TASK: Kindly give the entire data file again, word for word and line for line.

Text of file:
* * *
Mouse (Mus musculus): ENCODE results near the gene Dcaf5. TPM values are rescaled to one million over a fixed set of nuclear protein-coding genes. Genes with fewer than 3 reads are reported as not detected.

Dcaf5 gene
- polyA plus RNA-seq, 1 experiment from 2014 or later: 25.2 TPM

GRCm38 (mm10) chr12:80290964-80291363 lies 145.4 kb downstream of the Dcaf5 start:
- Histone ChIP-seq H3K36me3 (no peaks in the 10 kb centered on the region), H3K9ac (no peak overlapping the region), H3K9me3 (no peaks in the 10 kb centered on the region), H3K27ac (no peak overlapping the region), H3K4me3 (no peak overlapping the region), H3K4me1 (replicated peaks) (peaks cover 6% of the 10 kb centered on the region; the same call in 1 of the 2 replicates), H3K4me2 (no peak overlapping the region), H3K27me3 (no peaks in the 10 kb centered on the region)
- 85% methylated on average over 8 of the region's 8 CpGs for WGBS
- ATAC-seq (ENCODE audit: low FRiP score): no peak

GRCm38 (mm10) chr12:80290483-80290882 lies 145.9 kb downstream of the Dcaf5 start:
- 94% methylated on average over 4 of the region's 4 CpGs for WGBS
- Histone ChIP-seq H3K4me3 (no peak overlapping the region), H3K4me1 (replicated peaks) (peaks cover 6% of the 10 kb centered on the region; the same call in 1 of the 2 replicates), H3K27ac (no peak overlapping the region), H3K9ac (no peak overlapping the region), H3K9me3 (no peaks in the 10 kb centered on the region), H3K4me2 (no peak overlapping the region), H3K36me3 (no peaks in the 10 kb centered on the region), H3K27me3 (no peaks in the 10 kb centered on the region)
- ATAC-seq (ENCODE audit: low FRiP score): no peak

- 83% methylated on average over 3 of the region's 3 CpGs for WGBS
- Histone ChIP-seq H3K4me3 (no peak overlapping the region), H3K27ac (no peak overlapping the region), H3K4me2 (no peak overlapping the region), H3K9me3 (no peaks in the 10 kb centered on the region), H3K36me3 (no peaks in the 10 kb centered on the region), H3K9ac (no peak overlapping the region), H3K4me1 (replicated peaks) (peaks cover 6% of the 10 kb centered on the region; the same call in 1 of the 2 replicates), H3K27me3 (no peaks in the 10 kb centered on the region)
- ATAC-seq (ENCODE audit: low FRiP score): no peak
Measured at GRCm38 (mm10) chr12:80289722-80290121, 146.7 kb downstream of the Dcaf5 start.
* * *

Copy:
Mouse (Mus musculus): ENCODE results near the gene Dcaf5. TPM values are rescaled to one million over a fixed set of nuclear protein-coding genes. Genes with fewer than 3 reads are reported as not detected.

Dcaf5 gene
- polyA plus RNA-seq, 1 experiment from 2014 or later: 25.2 TPM

GRCm38 (mm10) chr12:80290964-80291363 lies 145.4 kb downstream of the Dcaf5 start:
- Histone ChIP-seq H3K36me3 (no peaks in the 10 kb centered on the region), H3K9ac (no peak overlapping the region), H3K9me3 (no peaks in the 10 kb centered on the region), H3K27ac (no peak overlapping the region), H3K4me3 (no peak overlapping the region), H3K4me1 (replicated peaks) (peaks cover 6% of the 10 kb centered on the region; the same call in 1 of the 2 replicates), H3K4me2 (no peak overlapping the region), H3K27me3 (no peaks in the 10 kb centered on the region)
- 85% methylated on average over 8 of the region's 8 CpGs for WGBS
- ATAC-seq (ENCODE audit: low FRiP score): no peak

GRCm38 (mm10) chr12:80290483-80290882 lies 145.9 kb downstream of the Dcaf5 start:
- 94% methylated on average over 4 of the region's 4 CpGs for WGBS
- Histone ChIP-seq H3K4me3 (no peak overlapping the region), H3K4me1 (replicated peaks) (peaks cover 6% of the 10 kb centered on the region; the same call in 1 of the 2 replicates), H3K27ac (no peak overlapping the region), H3K9ac (no peak overlapping the region), H3K9me3 (no peaks in the 10 kb centered on the region), H3K4me2 (no peak overlapping the region), H3K36me3 (no peaks in the 10 kb centered on the region), H3K27me3 (no peaks in the 10 kb centered on the region)
- ATAC-seq (ENCODE audit: low FRiP score): no peak

- 83% methylated on average over 3 of the region's 3 CpGs for WGBS
- Histone ChIP-seq H3K4me3 (no peak overlapping the region), H3K27ac (no peak overlapping the region), H3K4me2 (no peak overlapping the region), H3K9me3 (no peaks in the 10 kb centered on the region), H3K36me3 (no peaks in the 10 kb centered on the region), H3K9ac (no peak overlapping the region), H3K4me1 (replicated peaks) (peaks cover 6% of the 10 kb centered on the region; the same call in 1 of the 2 replicates), H3K27me3 (no peaks in the 10 kb centered on the region)
- ATAC-seq (ENCODE audit: low FRiP score): no peak
Measured at GRCm38 (mm10) chr12:80289722-80290121, 146.7 kb downstream of the Dcaf5 start.